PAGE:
Home / Blog / Business Enhancement / Can Customers Picture Your Products?

Can Customers Picture Your Products?

Avatar photo by Casey Woods, Executive Director | July 8, 2014
Can Customers
Picture Your
As social media continues to change, maybe
Instagram is right for you!
They say a picture is worth a thousand words, and in a social media world where you can only use 140 characters (for Twitter), pictures are very important for businesses.  Enter the world of Instagram, where you can "share" and "follow" like many other social media types, but the focus is more on imagery than words.  With Facebook changing algorithms recently (read the "Did You Know" section below), businesses are finding it necessary to change up their social media strategy, and Instagram may be a weapon you want to use in your media arsenal.
In the interests of full disclosure, I have to admit that some newer social media isn't intuitive for me.  For this article, the majority of the information came from the Emporia Main Street Special Projects Coordinator,Lauren Woolard.  As a young, professional female, Lauren represents a target market most businesses would love as a consumer.  Knowing what you don't know in the world of business, and subsequently asking for help, is important as trends change quickly.  Lauren wrote her bullet points about her business Instagram experiences to help provide me some technical training, and I thought this growing social media format was important enough for businesses that I decided to share her thoughts with you.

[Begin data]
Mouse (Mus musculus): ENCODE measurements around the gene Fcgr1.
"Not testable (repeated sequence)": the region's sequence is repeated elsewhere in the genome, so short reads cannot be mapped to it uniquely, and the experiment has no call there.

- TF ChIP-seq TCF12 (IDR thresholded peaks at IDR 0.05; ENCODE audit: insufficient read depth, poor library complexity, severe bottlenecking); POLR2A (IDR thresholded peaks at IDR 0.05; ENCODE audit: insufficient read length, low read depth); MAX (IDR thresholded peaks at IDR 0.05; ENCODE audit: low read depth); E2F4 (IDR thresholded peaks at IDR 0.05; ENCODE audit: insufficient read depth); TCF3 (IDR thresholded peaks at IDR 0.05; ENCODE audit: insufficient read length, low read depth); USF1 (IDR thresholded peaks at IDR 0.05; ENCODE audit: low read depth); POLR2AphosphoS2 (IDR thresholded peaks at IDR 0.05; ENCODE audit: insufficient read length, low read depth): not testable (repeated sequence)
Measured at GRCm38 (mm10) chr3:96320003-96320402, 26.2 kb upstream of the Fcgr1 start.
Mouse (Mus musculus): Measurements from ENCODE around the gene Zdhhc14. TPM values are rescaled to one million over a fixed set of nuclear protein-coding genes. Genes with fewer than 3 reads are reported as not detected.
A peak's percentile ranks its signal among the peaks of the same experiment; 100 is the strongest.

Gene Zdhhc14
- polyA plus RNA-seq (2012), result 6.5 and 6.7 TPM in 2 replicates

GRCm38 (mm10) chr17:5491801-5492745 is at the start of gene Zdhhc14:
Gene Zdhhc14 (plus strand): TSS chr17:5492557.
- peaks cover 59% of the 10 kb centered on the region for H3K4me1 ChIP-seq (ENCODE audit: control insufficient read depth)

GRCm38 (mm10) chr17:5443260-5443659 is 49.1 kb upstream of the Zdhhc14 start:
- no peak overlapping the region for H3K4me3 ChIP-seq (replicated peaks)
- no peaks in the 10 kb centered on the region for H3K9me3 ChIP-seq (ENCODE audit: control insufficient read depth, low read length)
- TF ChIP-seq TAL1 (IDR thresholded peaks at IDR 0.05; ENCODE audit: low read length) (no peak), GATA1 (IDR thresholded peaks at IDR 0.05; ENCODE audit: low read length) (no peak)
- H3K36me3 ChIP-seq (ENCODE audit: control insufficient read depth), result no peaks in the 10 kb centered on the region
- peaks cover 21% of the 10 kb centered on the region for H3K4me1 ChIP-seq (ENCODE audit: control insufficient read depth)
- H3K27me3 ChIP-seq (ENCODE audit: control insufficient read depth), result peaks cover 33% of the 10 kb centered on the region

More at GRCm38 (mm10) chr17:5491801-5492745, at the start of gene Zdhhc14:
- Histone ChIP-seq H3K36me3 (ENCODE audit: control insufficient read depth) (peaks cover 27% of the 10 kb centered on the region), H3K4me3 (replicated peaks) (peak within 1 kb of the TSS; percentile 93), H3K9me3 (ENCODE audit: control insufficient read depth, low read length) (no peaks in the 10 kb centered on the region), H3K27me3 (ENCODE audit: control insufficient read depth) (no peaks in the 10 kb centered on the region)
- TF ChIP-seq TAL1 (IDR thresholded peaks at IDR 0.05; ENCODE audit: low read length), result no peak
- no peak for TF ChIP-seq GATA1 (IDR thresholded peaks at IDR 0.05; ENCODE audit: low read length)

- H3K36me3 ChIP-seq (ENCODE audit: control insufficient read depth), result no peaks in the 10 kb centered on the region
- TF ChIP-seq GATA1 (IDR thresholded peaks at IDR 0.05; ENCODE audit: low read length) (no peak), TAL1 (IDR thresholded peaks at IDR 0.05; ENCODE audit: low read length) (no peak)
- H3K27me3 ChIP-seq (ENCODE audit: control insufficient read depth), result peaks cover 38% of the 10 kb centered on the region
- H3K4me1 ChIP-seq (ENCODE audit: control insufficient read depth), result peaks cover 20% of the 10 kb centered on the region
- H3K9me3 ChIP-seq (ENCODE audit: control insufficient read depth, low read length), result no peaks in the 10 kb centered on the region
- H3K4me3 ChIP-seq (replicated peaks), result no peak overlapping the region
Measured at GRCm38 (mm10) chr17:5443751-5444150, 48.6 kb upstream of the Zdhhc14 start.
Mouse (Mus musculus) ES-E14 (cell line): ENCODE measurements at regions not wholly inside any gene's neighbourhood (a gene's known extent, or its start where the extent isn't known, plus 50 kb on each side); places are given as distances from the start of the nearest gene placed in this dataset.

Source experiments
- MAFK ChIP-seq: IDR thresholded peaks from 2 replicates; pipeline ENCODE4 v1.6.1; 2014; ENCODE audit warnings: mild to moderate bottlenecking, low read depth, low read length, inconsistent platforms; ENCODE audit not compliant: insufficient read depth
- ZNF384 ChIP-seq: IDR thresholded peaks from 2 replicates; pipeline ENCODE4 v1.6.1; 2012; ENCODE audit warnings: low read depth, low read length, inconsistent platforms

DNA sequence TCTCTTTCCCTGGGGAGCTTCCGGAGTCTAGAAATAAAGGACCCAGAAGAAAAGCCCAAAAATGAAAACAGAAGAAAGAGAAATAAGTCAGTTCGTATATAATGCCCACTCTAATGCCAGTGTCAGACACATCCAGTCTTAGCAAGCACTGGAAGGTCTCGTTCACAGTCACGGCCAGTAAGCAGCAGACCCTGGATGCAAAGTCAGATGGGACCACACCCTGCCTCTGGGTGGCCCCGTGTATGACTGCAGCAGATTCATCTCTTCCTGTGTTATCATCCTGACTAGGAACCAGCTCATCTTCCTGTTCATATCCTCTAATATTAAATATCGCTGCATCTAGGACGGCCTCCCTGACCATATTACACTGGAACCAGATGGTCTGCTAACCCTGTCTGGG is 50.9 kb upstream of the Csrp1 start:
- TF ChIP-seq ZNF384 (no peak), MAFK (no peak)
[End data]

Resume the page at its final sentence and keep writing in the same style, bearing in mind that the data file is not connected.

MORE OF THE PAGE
At its core, Instagram is a social photo and video sharing device that contains several devices or "filters" to help dress up your pictures.  It's similar to Twitter or Facebook in that you can follow people or businesses and you can utilize hashtags to emphasize a key point.  Because the emphasis in Instagram is all things visual, text is marginalized to include only necessary or short content bursts.
Businesses or organizations using Instagram need to focus their attention on a few key areas that support your brand strategy.  Develop your vision, mission and brand plan, and then make sure your images and information support the reinforcement of those ideals.  Some post types you may want to consider include: